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A’s on the rise in U.S. report cards, but SAT scores founder

USA Today – Greg Toppo

“The good news on America’s report cards: More high school teachers are handing out A’s. But the bad news is that students aren’t necessarily learning more. Recent findings show that the proportion of high school seniors graduating with an A average — that includes an A-minus or A-plus — has grown sharply over the past generation, even as average SAT scores have fallen. In 1998, it was 38.9%. By last year, it had grown to 47%. That’s right: Nearly half of America’s Class of 2016 are A students. Meanwhile, their average SAT score fell from 1,026 to 1,002 on a 1,600-point scale — suggesting that those A’s on report cards might be fool’s gold.”(more)

A-level maths standards down on 1960s but not on 1990s

BBC – Staff Writer

“Students who achieve a B in A-level maths today would only have secured an E in the 1960s, suggests research. However standards have been stable since the 1990s, with no evidence of any further fall since then, says the Loughborough University paper. The researchers compared the level of mathematical knowledge needed to tackle today’s maths A-level papers with those from the 1960s and 1990s. The government said its reforms would help tackle grade inflation in England. The authors say their work, published in the British Educational Research Journal amounts to one of the most comprehensive studies into A-level standards.”(more)

Mom wanted her daughter to flunk, but the school wouldn’t back her up

The Washington Post – Jay Mathews

“A Fairfax County mother has been telling me about her bewilderment at her bright but school-hating daughter’s passing English even though her second-quarter and third-quarter grades were F’s and she skipped the final exam. Having encountered earlier report card mysteries, the parent e-mailed all of her daughter’s teachers June 10, asking that she be given the marks she deserved. That didn’t happen, but at least the English teacher on July 9 sent her an honest explanation of why the frequently absent student got an A for the fourth quarter and scraped by with a final course grade of D.”(more)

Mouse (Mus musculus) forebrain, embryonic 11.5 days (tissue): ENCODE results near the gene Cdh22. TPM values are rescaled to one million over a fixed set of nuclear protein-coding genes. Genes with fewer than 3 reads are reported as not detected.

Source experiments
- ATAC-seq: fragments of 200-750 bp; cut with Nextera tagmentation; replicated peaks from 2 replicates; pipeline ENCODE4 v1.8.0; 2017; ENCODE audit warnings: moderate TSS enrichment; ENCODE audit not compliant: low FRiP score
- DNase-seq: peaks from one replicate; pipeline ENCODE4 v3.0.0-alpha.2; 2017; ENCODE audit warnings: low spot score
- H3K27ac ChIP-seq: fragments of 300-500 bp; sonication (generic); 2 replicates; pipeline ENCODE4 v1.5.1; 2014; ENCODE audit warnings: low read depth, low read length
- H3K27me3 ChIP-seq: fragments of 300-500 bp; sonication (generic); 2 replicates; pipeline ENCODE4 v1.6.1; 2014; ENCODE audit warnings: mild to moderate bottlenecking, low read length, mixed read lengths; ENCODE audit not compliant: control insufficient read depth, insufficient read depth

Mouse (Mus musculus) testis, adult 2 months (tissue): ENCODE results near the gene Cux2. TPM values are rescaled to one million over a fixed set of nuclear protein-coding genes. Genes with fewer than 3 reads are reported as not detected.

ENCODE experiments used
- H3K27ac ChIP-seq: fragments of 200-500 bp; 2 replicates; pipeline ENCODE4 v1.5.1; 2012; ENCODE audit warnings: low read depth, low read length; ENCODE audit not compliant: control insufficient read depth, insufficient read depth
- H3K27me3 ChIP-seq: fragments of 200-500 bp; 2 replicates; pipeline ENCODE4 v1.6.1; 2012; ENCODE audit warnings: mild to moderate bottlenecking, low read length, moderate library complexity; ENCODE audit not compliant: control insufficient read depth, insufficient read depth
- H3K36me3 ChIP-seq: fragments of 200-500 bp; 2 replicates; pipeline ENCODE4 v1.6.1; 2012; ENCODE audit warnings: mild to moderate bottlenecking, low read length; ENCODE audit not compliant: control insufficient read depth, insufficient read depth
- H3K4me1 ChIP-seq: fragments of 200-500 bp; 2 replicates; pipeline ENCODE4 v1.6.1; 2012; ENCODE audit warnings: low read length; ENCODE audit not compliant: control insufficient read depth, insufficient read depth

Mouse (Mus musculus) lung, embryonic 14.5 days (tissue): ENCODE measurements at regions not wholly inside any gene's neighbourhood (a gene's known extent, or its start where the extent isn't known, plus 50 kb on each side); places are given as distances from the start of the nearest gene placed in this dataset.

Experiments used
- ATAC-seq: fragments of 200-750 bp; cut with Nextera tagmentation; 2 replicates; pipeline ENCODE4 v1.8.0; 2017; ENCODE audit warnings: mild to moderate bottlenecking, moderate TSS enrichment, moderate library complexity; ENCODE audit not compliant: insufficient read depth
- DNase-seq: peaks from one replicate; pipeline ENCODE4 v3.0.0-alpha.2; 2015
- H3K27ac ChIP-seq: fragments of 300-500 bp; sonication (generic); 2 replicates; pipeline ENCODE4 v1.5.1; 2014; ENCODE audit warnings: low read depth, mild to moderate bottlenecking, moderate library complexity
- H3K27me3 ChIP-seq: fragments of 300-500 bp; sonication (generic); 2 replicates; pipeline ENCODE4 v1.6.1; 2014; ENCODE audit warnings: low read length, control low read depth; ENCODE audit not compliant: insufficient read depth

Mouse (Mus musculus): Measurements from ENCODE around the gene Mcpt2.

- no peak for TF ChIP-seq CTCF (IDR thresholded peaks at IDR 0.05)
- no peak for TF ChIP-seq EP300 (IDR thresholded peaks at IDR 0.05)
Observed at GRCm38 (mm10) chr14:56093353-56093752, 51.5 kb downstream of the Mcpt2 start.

Teacher assails practice of giving passing grades to failing students

The Washington Post – Jay Mathews

“Caleb Stewart Rossiter, a college professor and policy analyst, decided to try teaching math in the D.C. schools. He was given a pre-calculus class with 38 seniors at H.D. Woodson High School. When he discovered that half of them could not handle even second-grade problems, he sought out the teachers who had awarded the passing grades of D in Algebra II, a course that they needed to take his high-level class. There are many bewildering stories like this in Rossiter’s new book, “Ain’t Nobody Be Learnin’ Nothin’: The Fraud and the Fix for High-Poverty Schools,” the best account of public education in the nation’s capital I have ever read. It will take me three columns to do justice to his revelations about what is being done to the District’s most distracted and least productive students. Teachers will tell you it is a no-no to ask other teachers why they committed grading malpractice. Rossiter didn’t care. Three of the five teachers he sought had left the high-turnover D.C. system, but the two he found were so candid I still can’t get their words out of my mind.”(more)

More A’s in English classes? Not easier material or grade inflation but more open-ended discussion

The Atlanta Journal Constitution – Maureen Downey

“A Get Schooled entry this week poses the question, Are students avoiding STEM courses because the grading is tougher than English or history classes? The essay concludes that grade inflation has made English and history classes easier, while math, science, engineering, and technology courses have maintained their rigor and hold students’ feet to the fire with greater consistency.”(more)

Education leaders study Florida A-F system – Mackenzie Mays

“State education leaders are exploring Florida’s school accountability model, which assigns individual schools grades of A through F and is based primarily on student performance.”(more)